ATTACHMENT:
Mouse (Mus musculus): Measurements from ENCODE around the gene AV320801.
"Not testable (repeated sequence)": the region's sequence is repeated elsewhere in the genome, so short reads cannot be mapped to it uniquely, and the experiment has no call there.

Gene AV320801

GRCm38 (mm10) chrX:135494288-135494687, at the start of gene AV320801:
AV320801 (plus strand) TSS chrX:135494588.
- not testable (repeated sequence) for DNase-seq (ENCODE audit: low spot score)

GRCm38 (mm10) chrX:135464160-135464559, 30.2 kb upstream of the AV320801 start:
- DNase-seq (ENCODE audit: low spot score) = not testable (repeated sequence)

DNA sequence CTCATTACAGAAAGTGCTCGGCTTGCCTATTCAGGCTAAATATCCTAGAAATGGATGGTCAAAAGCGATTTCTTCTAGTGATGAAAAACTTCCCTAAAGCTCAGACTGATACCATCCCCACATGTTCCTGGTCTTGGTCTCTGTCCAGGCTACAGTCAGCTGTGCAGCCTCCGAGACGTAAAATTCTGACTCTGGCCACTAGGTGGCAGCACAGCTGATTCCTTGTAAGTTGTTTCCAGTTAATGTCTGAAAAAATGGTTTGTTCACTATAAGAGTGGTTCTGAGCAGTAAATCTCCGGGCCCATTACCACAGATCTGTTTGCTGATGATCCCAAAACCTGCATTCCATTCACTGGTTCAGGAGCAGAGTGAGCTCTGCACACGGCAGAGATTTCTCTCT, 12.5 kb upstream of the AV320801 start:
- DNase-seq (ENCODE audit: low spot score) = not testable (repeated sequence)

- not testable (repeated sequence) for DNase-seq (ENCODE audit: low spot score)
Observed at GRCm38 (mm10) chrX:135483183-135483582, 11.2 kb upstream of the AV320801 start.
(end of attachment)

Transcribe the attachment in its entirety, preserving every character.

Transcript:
Mouse (Mus musculus): Measurements from ENCODE around the gene AV320801.
"Not testable (repeated sequence)": the region's sequence is repeated elsewhere in the genome, so short reads cannot be mapped to it uniquely, and the experiment has no call there.

Gene AV320801

GRCm38 (mm10) chrX:135494288-135494687, at the start of gene AV320801:
AV320801 (plus strand) TSS chrX:135494588.
- not testable (repeated sequence) for DNase-seq (ENCODE audit: low spot score)

GRCm38 (mm10) chrX:135464160-135464559, 30.2 kb upstream of the AV320801 start:
- DNase-seq (ENCODE audit: low spot score) = not testable (repeated sequence)

DNA sequence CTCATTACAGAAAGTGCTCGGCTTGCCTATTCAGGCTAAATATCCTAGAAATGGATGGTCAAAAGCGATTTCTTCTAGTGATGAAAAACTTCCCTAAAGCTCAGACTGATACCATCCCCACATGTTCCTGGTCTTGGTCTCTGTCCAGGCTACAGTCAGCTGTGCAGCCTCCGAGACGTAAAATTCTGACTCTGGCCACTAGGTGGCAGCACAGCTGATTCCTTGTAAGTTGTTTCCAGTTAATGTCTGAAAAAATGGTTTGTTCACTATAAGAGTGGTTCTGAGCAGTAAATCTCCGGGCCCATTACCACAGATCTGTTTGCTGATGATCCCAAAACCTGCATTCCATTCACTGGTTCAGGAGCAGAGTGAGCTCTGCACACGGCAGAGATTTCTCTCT, 12.5 kb upstream of the AV320801 start:
- DNase-seq (ENCODE audit: low spot score) = not testable (repeated sequence)

- not testable (repeated sequence) for DNase-seq (ENCODE audit: low spot score)
Observed at GRCm38 (mm10) chrX:135483183-135483582, 11.2 kb upstream of the AV320801 start.